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Publication numberUS3027799 A
Publication typeGrant
Publication dateApr 3, 1962
Filing dateJan 26, 1959
Priority dateJan 26, 1959
Publication numberUS 3027799 A, US 3027799A, US-A-3027799, US3027799 A, US3027799A
InventorsTheodore E Weichselbaum
Original AssigneeBrunswick Corp
Export CitationBiBTeX, EndNote, RefMan
External Links: USPTO, USPTO Assignment, Espacenet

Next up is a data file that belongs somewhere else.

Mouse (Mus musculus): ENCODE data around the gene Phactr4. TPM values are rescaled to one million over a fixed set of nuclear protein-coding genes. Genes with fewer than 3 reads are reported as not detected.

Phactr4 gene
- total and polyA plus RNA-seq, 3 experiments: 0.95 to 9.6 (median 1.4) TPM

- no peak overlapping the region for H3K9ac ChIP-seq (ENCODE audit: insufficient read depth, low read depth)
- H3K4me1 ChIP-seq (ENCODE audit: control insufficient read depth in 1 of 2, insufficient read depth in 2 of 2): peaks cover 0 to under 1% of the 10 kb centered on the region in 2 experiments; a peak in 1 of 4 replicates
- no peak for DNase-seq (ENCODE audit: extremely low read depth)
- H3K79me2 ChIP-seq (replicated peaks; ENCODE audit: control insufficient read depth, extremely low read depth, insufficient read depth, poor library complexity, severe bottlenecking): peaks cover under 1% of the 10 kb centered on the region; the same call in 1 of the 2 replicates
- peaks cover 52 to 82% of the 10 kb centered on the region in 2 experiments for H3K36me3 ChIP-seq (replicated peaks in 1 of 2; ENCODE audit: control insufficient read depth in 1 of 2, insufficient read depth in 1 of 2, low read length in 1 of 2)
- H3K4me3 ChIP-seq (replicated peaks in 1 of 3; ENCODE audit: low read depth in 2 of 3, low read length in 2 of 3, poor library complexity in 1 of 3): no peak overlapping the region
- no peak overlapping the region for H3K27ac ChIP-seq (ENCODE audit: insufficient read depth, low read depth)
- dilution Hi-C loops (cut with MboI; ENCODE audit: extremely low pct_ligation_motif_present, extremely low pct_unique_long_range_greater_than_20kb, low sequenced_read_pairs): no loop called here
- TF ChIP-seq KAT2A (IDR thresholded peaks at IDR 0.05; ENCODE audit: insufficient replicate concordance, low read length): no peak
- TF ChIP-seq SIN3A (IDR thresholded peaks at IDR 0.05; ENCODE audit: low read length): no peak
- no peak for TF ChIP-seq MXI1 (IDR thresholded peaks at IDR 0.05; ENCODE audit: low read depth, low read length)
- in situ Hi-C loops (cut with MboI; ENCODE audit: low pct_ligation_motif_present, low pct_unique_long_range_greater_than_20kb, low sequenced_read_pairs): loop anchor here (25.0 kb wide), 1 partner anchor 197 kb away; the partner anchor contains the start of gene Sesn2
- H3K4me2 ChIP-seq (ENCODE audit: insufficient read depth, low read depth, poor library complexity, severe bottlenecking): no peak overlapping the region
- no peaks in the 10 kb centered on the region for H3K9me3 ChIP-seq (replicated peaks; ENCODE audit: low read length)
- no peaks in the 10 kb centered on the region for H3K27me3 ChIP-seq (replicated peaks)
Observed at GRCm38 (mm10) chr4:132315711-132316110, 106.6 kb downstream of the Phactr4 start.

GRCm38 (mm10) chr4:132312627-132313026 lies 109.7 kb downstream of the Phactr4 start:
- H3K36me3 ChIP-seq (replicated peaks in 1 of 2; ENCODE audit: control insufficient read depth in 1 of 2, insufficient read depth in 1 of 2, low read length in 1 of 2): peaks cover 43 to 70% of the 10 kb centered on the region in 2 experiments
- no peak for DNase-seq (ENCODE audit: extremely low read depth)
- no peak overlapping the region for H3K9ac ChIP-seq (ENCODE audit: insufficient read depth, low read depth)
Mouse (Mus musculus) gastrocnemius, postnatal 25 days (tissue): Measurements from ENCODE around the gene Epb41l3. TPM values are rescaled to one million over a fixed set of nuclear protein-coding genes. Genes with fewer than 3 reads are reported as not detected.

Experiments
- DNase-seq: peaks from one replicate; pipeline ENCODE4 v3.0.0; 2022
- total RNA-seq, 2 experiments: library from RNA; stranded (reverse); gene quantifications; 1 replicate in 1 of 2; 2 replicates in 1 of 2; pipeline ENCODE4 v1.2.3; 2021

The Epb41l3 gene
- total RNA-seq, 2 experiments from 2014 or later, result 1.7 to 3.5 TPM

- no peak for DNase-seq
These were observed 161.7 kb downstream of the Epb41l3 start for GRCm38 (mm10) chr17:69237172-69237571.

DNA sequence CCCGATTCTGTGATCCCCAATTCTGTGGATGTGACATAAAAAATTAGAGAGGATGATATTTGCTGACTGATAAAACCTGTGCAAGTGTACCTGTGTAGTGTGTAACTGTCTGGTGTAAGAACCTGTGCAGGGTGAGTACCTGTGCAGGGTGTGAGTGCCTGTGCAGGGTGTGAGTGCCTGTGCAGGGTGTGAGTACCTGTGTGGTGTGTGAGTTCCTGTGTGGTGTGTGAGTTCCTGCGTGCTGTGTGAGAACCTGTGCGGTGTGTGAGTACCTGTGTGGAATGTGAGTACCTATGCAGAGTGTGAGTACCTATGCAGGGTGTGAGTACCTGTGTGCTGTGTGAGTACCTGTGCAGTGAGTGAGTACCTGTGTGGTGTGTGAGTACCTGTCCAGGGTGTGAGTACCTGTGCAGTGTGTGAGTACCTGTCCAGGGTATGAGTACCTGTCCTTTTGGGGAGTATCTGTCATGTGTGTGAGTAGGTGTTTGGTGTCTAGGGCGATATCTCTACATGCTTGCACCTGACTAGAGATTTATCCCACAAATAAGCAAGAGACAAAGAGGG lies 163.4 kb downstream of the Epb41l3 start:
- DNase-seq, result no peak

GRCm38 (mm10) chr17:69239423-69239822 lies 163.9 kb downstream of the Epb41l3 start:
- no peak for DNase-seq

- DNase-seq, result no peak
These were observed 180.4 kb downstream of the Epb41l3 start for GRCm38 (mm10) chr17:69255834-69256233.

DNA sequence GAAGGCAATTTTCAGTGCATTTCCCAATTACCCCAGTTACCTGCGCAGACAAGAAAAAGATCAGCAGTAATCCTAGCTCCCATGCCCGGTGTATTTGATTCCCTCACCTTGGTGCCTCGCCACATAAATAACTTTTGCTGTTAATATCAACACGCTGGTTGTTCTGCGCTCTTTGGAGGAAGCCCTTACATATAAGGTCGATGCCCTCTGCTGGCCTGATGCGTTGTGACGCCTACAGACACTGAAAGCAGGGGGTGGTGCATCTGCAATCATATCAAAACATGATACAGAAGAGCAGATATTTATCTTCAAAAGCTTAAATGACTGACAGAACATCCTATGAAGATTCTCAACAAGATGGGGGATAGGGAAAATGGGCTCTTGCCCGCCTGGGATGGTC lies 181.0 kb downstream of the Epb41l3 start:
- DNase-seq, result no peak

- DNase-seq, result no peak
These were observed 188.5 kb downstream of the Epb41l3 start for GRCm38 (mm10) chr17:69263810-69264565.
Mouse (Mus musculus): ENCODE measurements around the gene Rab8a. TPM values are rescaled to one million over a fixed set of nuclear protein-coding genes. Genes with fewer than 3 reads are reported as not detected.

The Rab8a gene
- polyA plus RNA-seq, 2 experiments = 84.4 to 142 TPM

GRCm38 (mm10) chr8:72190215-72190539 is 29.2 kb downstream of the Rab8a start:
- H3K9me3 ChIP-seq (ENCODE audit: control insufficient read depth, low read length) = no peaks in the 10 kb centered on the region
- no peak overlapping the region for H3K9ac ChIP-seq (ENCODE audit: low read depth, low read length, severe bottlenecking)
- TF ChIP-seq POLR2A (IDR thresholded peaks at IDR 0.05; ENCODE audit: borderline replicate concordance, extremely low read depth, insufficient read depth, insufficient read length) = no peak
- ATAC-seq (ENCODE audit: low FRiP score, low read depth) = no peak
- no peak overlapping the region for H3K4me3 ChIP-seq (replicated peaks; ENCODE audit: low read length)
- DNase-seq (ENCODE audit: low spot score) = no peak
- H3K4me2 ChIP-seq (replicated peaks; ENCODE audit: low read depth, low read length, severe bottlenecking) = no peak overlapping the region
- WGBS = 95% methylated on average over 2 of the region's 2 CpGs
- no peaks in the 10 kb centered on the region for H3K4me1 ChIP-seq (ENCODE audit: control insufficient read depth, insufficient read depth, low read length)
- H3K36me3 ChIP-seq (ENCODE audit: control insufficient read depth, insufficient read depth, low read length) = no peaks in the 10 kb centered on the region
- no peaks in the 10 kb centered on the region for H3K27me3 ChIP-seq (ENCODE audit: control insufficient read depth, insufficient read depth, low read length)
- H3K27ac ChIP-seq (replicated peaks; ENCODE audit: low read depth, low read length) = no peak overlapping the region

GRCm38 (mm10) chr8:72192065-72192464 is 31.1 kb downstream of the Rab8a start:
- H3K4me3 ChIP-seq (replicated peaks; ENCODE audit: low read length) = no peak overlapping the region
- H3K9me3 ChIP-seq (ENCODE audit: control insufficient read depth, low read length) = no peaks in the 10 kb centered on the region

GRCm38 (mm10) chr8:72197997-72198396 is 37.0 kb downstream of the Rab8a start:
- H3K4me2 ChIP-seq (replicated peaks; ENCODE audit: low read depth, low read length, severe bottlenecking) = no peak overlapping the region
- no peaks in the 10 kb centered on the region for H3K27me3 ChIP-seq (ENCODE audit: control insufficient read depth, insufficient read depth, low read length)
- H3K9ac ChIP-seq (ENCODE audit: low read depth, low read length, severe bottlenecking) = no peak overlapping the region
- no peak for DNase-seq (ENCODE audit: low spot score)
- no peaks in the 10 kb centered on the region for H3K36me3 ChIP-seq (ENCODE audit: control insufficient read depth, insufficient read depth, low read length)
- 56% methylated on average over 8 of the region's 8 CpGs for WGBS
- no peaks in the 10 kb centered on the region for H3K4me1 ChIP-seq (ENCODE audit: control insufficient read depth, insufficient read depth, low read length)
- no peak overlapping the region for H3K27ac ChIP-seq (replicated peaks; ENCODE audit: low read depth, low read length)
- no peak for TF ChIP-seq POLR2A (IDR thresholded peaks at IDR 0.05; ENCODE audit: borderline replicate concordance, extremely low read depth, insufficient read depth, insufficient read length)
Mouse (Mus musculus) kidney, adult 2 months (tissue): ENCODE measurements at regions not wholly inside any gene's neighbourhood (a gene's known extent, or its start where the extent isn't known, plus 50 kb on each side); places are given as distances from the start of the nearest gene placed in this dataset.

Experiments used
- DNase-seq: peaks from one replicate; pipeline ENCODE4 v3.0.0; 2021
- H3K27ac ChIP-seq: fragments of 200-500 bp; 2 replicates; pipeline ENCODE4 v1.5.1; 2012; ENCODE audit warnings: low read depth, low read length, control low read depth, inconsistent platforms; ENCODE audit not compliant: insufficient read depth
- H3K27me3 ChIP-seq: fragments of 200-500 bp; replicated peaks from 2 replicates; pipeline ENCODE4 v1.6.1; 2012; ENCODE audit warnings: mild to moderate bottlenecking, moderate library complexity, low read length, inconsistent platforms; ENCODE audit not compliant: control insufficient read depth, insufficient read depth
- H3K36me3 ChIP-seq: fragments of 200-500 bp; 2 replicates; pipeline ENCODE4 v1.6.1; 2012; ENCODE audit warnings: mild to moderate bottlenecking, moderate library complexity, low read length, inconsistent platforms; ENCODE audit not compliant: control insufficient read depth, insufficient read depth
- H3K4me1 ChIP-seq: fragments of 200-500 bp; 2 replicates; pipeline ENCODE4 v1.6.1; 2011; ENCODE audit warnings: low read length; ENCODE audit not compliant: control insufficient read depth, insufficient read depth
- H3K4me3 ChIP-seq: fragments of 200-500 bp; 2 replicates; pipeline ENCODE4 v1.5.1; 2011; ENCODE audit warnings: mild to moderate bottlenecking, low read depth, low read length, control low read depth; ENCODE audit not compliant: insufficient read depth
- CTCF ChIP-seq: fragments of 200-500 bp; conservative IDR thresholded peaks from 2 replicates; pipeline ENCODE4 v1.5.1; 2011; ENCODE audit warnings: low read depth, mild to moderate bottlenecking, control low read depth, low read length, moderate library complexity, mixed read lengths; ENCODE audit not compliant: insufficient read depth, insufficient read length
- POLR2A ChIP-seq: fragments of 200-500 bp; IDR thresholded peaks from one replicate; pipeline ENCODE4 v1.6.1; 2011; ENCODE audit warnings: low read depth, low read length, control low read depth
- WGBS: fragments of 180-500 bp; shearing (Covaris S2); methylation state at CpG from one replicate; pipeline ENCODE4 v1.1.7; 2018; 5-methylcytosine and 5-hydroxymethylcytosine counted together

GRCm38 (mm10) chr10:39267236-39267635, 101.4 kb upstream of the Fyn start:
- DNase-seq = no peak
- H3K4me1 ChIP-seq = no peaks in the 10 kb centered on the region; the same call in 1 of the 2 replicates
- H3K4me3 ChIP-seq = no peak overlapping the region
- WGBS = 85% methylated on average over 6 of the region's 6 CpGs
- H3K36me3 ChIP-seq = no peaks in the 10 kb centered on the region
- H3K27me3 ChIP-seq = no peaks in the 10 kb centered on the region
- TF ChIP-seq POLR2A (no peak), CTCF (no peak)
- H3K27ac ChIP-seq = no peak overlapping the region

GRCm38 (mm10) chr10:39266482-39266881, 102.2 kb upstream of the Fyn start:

Sample space adapters for spectrophotometers and the like
US 3027799 A
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Description  (OCR text may contain errors)

m fkmm l April 3, 1962 T. E. WEICHSELBAUM 3,

SAMPLE SPACE ADAPTERS F OR SPECTROPHOTOMETERS AND THE LIKE Filed Jan. 26, 1959 IN V EN TOR.

THEODORE E. WEICHSELBAUM ATTORNEY United dtates Fatent 3,027,799 SAMPLE SPACE ADAPTERS FGR SPECTRO- PHOTOMETERS AND THE LIKE Theodore E. Weichselbaum, Normandy, Mo., assignor,

by mesne assignments, to Brunswick Corporation, Chicago, Ili., a corporation of Delaware Filed Jan. 26, 1959, Ser. No. 788,810 8 Claims. (Cl. 83-14) This invention relates in general to spectrophotometers and, more particularly, to a sample space adapter.